After opposing land expropriation, things could fall apart for the DA


External and internal crises piling up around the Democratic Alliance appear to be distracting the official opposition at a time when it should be focusing on campaigning for the 2019 general elections.

The party has been consumed by the water crisis in the Western Cape and the still-evolving controversy over Cape Town mayor Patricia de Lille’s suspension.

The latest in the DA’s list of concerns is a directive Economic Freedom Fighters (EFF) leader Julius Malema gave his councillors in the Nelson Mandela Bay metro, instructing them to table a motion of no confidence against mayor Athol Trollip.

Malema made the announcement on Tuesday after the DA did not vote in support of his parliamentary motion for expropriation of land without compensation. Malema said his party would throw its weight behind a credible ANC candidate to replace Trollip as mayor.

Malema’s threats, which will probably sour relations between his party and the DA, could not have come at a worse time for the blue brigade as it grapples with internal dissent and how to find relevance after the election of Cyril Ramaphosa as the ANC’s and the country’s president.
Over the past few years, the DA had used the troubles brought by erstwhile president Jacob Zuma for its election campaigns.

The snowballing issues are threatening the DA’s 2019 electoral ambitions.

But the DA’s director of communications, Mabine Seabe, this week expressed optimism that, despite the difficulties the DA faces, the party’s campaigning ahead of 2019 was resuming without hitches.

“We’ve continued with our various campaigns. There is not a day that we are not on the ground. We have been at the forefront of this VAT campaign [against a planned value-added tax increase],” Seabe said. “Our public representatives are working and campaigning. Just because it’s not in the media does not mean we are not working.”

In the Nelson Mandela Bay metro, where Malema plans to start the DA’s unravelling, the party already has an acrimonious relationship with its main coalition partner, the United Democratic Movement (UDM).

The two parties have been embroiled in a protracted disagreement over the axing of the deputy mayor, Mongameli Bobani, who was accused by the DA of conspiring with the ANC.

More recently, UDM leader Bantu Holomisa accused the DA of believing itself to be a big brother over smaller opposition parties and has warned other parties wanting to form partnerships with the DA to be wary of the party’s “hypocrisy”.

In November an attempt by the UDM to have Trollip removed through a motion of no confidence failed to pass when the EFF voted against it, helping Trollip to survive. Now, the about-turn by the red berets poses a real threat to the DA’s control of the metro, which it snatched from the ANC in 2016.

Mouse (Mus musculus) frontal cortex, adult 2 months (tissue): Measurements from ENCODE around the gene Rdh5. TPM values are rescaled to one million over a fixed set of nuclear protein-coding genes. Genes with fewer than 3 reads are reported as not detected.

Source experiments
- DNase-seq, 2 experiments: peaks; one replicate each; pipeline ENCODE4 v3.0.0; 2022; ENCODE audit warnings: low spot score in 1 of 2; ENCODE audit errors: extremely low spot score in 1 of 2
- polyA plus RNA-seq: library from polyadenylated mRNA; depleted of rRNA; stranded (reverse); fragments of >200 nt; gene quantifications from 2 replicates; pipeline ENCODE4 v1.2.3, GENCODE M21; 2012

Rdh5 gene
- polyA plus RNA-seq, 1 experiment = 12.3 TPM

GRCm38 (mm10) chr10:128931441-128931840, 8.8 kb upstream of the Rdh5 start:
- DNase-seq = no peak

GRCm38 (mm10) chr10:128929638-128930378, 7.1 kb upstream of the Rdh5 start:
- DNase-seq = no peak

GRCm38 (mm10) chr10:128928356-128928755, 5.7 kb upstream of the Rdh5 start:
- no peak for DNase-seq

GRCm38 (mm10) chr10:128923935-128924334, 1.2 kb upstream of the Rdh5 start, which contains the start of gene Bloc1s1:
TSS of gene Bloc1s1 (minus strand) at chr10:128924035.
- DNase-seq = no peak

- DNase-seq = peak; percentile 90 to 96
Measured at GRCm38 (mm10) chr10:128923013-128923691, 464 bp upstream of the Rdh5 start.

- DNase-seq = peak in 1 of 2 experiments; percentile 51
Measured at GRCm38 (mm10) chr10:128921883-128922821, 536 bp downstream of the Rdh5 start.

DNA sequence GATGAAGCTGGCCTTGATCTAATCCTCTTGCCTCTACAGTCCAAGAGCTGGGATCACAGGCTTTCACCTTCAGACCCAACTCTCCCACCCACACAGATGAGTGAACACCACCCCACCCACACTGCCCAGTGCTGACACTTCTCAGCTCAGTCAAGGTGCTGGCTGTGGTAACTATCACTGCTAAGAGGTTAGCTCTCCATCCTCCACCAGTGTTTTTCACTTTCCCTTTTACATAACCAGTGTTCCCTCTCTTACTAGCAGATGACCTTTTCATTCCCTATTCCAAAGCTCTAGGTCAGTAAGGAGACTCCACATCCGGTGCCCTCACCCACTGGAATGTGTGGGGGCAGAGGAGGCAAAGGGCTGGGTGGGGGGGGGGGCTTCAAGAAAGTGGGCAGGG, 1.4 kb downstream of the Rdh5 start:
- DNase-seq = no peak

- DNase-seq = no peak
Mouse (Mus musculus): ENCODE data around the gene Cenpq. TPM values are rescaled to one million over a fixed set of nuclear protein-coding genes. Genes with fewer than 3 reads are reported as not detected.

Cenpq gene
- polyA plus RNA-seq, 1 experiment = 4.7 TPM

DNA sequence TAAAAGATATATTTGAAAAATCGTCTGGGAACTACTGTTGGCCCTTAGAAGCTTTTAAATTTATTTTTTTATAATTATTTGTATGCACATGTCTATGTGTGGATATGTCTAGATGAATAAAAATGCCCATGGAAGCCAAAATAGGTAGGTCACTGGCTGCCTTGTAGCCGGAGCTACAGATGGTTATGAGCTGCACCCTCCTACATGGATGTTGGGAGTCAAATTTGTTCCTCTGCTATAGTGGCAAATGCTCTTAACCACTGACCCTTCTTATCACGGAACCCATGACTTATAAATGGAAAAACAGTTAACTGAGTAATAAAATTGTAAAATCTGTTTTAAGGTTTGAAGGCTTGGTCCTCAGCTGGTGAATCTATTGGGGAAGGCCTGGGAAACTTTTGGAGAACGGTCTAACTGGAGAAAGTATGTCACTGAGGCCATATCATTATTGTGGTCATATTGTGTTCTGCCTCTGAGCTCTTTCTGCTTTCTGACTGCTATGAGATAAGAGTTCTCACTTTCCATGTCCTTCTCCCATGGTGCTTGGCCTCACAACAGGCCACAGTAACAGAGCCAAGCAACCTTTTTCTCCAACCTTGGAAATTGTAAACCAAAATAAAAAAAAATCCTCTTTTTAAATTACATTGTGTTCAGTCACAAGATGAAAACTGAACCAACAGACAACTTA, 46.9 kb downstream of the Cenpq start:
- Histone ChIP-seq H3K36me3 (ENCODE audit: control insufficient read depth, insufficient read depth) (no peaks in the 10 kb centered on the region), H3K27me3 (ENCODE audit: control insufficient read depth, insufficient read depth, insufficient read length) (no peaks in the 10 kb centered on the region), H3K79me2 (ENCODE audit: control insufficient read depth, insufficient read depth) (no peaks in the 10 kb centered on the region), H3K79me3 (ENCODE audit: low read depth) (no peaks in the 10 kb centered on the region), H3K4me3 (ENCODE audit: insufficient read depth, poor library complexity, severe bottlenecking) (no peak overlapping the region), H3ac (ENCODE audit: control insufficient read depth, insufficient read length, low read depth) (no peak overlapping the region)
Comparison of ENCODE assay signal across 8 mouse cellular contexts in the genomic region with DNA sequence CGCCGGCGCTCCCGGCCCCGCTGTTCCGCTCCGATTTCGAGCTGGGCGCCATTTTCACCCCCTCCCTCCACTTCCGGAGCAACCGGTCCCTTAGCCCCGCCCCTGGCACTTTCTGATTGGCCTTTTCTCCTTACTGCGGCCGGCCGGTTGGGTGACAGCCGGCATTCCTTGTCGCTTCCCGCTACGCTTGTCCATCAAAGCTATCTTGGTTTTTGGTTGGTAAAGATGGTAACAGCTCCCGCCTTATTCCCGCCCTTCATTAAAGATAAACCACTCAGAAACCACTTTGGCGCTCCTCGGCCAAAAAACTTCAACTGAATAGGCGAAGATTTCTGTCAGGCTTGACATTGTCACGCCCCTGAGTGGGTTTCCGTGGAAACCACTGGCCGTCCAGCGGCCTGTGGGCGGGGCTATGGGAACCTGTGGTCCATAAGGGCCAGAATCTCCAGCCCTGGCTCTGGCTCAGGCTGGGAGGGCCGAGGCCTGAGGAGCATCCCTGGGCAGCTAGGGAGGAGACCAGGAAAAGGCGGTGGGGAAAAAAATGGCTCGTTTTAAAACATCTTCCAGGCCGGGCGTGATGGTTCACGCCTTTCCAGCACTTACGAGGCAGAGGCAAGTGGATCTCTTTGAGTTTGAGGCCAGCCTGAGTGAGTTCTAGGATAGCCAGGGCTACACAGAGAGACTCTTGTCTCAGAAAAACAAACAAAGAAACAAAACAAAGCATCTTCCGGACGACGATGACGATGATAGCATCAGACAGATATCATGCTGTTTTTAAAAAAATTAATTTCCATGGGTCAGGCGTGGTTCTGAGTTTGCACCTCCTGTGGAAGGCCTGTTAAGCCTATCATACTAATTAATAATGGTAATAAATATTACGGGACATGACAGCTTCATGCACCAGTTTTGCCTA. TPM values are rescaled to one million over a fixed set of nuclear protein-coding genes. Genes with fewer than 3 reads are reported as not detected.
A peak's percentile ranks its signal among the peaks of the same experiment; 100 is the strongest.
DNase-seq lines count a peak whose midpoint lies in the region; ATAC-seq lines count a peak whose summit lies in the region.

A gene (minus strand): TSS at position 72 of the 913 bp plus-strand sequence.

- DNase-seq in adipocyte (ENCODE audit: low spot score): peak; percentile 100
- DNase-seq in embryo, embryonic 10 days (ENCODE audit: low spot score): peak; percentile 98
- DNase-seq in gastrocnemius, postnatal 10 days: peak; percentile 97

With Ramaphosa’s ascension to the presidency, political observers believe the DA will find it hard to increase its electoral support in the 2019 elections.

The party previously said it was concerned about the effect a Ramaphosa presidential victory would have on its electoral hopes. Last month, federal executive chairperson James Selfe told the Mail & Guardian that the new ANC president posed a “strategic challenge” for the DA.

The threat of decreased support means that, now more than ever, the DA needs to be on good terms with smaller opposition parties if it is to win Gauteng and take national office with the formation of a national coalition. The UDM example illustrates that the party has struggled to keep relations with its partners tight.

A senior DA member told the M&G that the party was concerned by the EFF’s actions in the Nelson Mandela Bay metro, but would plan for any possible scenario in 2019.

“A year is a long time in politics but we plan for all eventualities. Whether we receive the support of the EFF and other opposition parties or not … but as part of the coalition we continue engaging the leaders of all parties and talking about the kind of party we want post-2019,” the DA source said.

Internally, eyes are firmly fixed on the party’s handling of the disciplinary procedures against De Lille, who is being investigated on charges of misconduct.

The DA says the action it is taking against De Lille is simply for the purpose of good governance but it finds itself sandwiched between criticism from the public as well as other political parties — the UDM, the Pan Africanist Congress, the EFF and the ANC — which are accusing it of victimising De Lille.

The situation has painted De Lille as a noble black leader under attack.

Should De Lille be unhappy with the action taken against her by 
the DA and leave the party, she is likely to cause a dent in the DA’s voter base, particularly among coloured voters.

Coming off the high of the 2016 municipal polls, the steady disentanglement of the DA appears to have caught the party off-guard and leaves it with little time to find its balance ahead of the next election. — Additional reporting by Matuma Letsoalo



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